This theme was later developed by a French theologian of the 16th Century, named Sinistrari, who referred to the Watchers as beings existing between Humans and Angels. He called them demons and associated them with the Elemental natures of Earth, Air, Fire and Water. This, however, was not a new concept but was taught by certain Gnostic sects in the early days of Christianity. Clement of Alexandria, influenced by Hellenistic cosmology, attributed the movement of the Stars and the control of the four elements to angelic beings. Sinistrari attributed bodies of fire, air, earth, and water to these Beings, and concluded that the "watchers" were made of fire and air. Cardinal Newman, writing in the mid 1800s, proposed that certain angels existed who were neither totally good nor evil, and had only "partially fallen" from the Heavens.

Some Italian witches believe that Charles Leland's book Aradia, or the Gospel of the Witches preserves a tradition around the Grigori, who they believe appear as "the great spirits of the stars" in the legend "The Children of Diana, or how the fairies were born" and as "the fathers of the Beginning, [...] the mothers, the spirits who were before the first spirit" in the legend "How Diana made the Stars and the Rain".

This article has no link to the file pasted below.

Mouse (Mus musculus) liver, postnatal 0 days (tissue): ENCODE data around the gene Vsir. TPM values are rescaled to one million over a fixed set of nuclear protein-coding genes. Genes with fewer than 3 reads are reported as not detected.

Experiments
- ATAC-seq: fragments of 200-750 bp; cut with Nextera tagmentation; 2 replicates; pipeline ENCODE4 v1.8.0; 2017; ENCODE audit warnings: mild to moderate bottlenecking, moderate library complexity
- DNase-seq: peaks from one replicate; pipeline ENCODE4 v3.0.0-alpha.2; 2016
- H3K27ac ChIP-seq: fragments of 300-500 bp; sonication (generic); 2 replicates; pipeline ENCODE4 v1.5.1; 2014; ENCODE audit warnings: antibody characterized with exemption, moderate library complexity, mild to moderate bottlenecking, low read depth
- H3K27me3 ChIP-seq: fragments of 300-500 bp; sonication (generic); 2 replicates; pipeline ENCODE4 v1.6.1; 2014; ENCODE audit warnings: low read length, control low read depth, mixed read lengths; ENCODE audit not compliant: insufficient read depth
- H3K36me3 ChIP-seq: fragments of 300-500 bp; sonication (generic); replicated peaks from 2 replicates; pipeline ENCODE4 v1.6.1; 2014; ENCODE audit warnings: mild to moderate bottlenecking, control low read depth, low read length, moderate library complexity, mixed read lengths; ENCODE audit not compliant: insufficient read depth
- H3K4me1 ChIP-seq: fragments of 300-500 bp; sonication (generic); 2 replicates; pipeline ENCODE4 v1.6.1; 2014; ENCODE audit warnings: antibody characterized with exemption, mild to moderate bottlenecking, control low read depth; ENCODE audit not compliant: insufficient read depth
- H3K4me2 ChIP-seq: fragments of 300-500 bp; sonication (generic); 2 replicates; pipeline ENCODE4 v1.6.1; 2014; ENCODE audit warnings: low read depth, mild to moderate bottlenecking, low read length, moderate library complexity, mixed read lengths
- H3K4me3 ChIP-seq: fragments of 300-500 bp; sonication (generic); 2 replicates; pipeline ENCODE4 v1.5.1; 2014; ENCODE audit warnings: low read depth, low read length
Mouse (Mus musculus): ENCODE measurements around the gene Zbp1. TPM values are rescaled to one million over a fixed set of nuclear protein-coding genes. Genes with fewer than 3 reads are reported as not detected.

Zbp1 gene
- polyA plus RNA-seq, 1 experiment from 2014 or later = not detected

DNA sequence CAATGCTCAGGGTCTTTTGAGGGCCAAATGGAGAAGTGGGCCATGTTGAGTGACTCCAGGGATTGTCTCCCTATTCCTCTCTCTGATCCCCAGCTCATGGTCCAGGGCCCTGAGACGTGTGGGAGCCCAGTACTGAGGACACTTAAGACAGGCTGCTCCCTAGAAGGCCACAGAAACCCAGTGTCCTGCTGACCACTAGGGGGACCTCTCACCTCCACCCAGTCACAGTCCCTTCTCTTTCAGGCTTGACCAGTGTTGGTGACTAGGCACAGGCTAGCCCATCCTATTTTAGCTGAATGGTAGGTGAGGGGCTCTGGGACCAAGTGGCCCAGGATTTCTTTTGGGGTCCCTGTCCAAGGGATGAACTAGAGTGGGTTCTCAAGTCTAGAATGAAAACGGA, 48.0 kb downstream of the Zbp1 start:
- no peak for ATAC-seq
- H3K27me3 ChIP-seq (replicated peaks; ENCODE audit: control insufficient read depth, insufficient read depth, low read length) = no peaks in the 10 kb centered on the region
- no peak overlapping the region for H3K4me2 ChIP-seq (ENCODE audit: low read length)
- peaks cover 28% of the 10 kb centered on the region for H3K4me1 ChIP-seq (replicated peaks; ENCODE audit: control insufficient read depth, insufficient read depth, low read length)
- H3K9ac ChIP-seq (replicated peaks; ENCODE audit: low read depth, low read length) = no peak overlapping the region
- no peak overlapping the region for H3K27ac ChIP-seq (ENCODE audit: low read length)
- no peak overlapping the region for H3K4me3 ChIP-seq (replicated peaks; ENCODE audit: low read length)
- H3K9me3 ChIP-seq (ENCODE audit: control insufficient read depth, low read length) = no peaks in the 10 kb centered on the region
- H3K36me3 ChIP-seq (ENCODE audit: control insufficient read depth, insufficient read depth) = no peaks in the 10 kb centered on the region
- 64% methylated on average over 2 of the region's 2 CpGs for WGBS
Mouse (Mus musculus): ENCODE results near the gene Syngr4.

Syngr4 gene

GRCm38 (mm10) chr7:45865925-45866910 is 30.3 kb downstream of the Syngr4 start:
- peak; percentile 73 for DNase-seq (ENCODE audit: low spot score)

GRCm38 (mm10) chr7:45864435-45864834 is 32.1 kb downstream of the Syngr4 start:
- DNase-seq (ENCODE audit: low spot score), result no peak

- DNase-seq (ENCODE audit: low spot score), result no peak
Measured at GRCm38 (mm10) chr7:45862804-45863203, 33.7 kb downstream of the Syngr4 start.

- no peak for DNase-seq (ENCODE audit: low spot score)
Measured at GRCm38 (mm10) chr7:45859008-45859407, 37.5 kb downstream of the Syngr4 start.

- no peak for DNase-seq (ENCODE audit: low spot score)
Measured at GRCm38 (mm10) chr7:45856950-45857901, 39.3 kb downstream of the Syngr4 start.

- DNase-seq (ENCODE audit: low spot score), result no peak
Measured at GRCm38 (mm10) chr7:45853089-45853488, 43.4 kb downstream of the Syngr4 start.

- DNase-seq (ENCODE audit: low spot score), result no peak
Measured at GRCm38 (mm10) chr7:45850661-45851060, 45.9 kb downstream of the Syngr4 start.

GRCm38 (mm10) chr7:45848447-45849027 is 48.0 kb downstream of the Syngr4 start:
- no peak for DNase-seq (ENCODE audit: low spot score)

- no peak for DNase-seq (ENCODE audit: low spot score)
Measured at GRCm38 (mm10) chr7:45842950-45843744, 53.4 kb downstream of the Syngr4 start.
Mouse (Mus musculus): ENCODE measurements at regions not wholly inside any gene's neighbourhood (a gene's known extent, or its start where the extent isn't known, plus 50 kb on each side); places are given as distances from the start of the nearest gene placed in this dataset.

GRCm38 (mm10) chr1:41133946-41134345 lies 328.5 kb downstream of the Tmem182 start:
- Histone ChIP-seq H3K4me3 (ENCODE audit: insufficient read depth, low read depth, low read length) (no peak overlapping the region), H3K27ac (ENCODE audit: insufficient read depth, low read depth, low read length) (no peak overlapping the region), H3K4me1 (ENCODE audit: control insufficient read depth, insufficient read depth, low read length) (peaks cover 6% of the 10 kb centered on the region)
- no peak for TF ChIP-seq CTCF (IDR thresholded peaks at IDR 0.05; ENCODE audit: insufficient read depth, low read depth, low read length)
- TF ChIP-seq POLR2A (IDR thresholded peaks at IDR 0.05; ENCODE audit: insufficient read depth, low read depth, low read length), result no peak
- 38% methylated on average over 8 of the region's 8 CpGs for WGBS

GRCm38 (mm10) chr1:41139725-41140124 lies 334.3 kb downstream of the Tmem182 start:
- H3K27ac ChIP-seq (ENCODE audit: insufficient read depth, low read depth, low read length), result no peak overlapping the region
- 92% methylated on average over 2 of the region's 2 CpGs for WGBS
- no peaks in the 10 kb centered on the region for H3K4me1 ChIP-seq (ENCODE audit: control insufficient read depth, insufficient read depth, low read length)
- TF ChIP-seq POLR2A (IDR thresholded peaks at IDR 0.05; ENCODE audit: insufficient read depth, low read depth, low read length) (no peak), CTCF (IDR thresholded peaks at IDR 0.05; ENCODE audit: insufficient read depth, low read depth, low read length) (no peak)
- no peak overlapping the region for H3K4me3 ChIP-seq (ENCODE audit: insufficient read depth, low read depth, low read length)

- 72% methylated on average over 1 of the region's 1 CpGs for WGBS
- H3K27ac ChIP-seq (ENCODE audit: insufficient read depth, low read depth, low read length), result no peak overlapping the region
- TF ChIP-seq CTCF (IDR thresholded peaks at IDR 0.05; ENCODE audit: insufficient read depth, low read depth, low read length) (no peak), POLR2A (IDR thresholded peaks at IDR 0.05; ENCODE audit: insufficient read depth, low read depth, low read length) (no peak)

Partial List of Grigori

  • Armaros (also Amaros) in Enoch I taught men the resolving of enchantments.
  • Araqiel (also Arakiel, Araqael, Araciel, Arqael, Sarquael, Arkiel, Arkas) taught humans the signs of the earth. However, in the Sibylline Oracles, Araqiel is referred to not as a fallen angel, or Grigori, but as one of the 5 angels who lead the souls of men to judgement, the other 4 being Ramiel, Uriel, Samiel, and Azazel.
  • Azazel taught men to make knives, swords, shields, and how to devise ornaments and cosmetics.
  • Baraqel (Baraqiel) taught men astrology
  • Chazaqiel taught men the signs of the clouds (meteorology)
  • Kokabiel (also Kakabel, Kochbiel, Kokbiel, Kabaiel, and Kochab), , is a high-ranking, holy angel but, in general apocryphal lore and also in Enoch I, he is a fallen Grigori, resident of nether realms, and commands 365,000 surrogate spirits to do his bidding. Among other duties, he instructs his fellows in astrology.
  • Penemue "taught mankind the art of writing with ink and paper," and taught "the children of men the bitter and the sweet and the secrets of wisdom."
  • Sariel (also Suriel) taught mankind about the courses of the moon (at one time regarded as forbidden knowledge).
  • Samyaza (also Shemyazaz, Shamazya, Semiaza, Shemhazi, Semyaza and Amezyarak) is one of the leaders of the fall from heaven.
  • Shamsiel, once a guardian of Eden, served as one of the 2 chief aides to the archangel Uriel (the other aide being Hasdiel) when Uriel bore his standard into battle, and is the head of 365 legions of angels and also crowns prayers, accompanying them to the 5th heaven. He is referred to as one of the Grigori. He is a fallen angel who teaches the signs of the sun.

References

Further reading

  • Collins, Andrew (2001) From the ashes of angels: The forbidden legacy of a fallen race. Bear & Company. ISBN 978-1879181724
  • Lumpkin, Joseph B. (2006) Fallen angels watchers, and the origins of evil. Fifth Estate. ISBN 978-1933580104